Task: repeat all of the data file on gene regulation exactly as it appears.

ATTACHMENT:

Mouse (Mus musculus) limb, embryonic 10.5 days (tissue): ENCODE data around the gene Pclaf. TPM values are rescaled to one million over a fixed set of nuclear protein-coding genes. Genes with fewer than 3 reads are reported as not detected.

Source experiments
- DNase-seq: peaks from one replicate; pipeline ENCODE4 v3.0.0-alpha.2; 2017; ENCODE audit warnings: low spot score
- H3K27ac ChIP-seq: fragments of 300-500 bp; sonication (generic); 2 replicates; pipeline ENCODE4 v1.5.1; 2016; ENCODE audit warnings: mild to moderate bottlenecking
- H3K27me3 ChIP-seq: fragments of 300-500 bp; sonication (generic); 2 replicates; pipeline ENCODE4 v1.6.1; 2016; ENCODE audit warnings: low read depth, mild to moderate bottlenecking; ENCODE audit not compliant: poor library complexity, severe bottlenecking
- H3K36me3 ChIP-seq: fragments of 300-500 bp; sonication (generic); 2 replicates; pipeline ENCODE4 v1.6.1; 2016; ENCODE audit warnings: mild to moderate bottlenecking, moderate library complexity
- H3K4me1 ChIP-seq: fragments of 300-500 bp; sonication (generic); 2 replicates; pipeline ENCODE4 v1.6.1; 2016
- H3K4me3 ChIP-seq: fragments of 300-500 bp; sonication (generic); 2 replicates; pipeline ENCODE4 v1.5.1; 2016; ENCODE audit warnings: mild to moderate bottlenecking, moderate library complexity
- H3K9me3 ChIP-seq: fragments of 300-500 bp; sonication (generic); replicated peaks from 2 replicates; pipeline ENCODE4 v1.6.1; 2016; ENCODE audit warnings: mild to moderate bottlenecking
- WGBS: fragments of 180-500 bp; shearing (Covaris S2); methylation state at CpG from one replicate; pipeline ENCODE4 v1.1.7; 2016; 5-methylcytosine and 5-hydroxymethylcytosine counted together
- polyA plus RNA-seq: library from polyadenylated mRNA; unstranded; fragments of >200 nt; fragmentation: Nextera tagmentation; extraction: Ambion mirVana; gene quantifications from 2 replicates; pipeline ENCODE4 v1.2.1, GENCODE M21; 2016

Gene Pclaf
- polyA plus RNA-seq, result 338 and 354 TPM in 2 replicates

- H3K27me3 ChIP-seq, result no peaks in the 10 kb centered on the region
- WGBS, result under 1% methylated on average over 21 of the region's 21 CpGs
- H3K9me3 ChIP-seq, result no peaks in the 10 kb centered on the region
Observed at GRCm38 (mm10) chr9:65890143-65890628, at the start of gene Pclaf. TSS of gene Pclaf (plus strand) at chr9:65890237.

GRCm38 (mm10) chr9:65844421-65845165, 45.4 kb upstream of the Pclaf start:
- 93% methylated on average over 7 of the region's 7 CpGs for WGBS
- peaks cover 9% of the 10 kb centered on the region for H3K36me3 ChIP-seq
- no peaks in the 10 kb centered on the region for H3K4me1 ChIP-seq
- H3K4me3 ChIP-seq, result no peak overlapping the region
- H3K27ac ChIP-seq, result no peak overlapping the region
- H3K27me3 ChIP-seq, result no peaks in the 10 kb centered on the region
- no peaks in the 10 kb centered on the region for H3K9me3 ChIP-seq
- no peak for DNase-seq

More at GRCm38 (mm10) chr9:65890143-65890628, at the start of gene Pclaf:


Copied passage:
Mouse (Mus musculus) limb, embryonic 10.5 days (tissue): ENCODE data around the gene Pclaf. TPM values are rescaled to one million over a fixed set of nuclear protein-coding genes. Genes with fewer than 3 reads are reported as not detected.

Source experiments
- DNase-seq: peaks from one replicate; pipeline ENCODE4 v3.0.0-alpha.2; 2017; ENCODE audit warnings: low spot score
- H3K27ac ChIP-seq: fragments of 300-500 bp; sonication (generic); 2 replicates; pipeline ENCODE4 v1.5.1; 2016; ENCODE audit warnings: mild to moderate bottlenecking
- H3K27me3 ChIP-seq: fragments of 300-500 bp; sonication (generic); 2 replicates; pipeline ENCODE4 v1.6.1; 2016; ENCODE audit warnings: low read depth, mild to moderate bottlenecking; ENCODE audit not compliant: poor library complexity, severe bottlenecking
- H3K36me3 ChIP-seq: fragments of 300-500 bp; sonication (generic); 2 replicates; pipeline ENCODE4 v1.6.1; 2016; ENCODE audit warnings: mild to moderate bottlenecking, moderate library complexity
- H3K4me1 ChIP-seq: fragments of 300-500 bp; sonication (generic); 2 replicates; pipeline ENCODE4 v1.6.1; 2016
- H3K4me3 ChIP-seq: fragments of 300-500 bp; sonication (generic); 2 replicates; pipeline ENCODE4 v1.5.1; 2016; ENCODE audit warnings: mild to moderate bottlenecking, moderate library complexity
- H3K9me3 ChIP-seq: fragments of 300-500 bp; sonication (generic); replicated peaks from 2 replicates; pipeline ENCODE4 v1.6.1; 2016; ENCODE audit warnings: mild to moderate bottlenecking
- WGBS: fragments of 180-500 bp; shearing (Covaris S2); methylation state at CpG from one replicate; pipeline ENCODE4 v1.1.7; 2016; 5-methylcytosine and 5-hydroxymethylcytosine counted together
- polyA plus RNA-seq: library from polyadenylated mRNA; unstranded; fragments of >200 nt; fragmentation: Nextera tagmentation; extraction: Ambion mirVana; gene quantifications from 2 replicates; pipeline ENCODE4 v1.2.1, GENCODE M21; 2016

Gene Pclaf
- polyA plus RNA-seq, result 338 and 354 TPM in 2 replicates

- H3K27me3 ChIP-seq, result no peaks in the 10 kb centered on the region
- WGBS, result under 1% methylated on average over 21 of the region's 21 CpGs
- H3K9me3 ChIP-seq, result no peaks in the 10 kb centered on the region
Observed at GRCm38 (mm10) chr9:65890143-65890628, at the start of gene Pclaf. TSS of gene Pclaf (plus strand) at chr9:65890237.

GRCm38 (mm10) chr9:65844421-65845165, 45.4 kb upstream of the Pclaf start:
- 93% methylated on average over 7 of the region's 7 CpGs for WGBS
- peaks cover 9% of the 10 kb centered on the region for H3K36me3 ChIP-seq
- no peaks in the 10 kb centered on the region for H3K4me1 ChIP-seq
- H3K4me3 ChIP-seq, result no peak overlapping the region
- H3K27ac ChIP-seq, result no peak overlapping the region
- H3K27me3 ChIP-seq, result no peaks in the 10 kb centered on the region
- no peaks in the 10 kb centered on the region for H3K9me3 ChIP-seq
- no peak for DNase-seq

More at GRCm38 (mm10) chr9:65890143-65890628, at the start of gene Pclaf: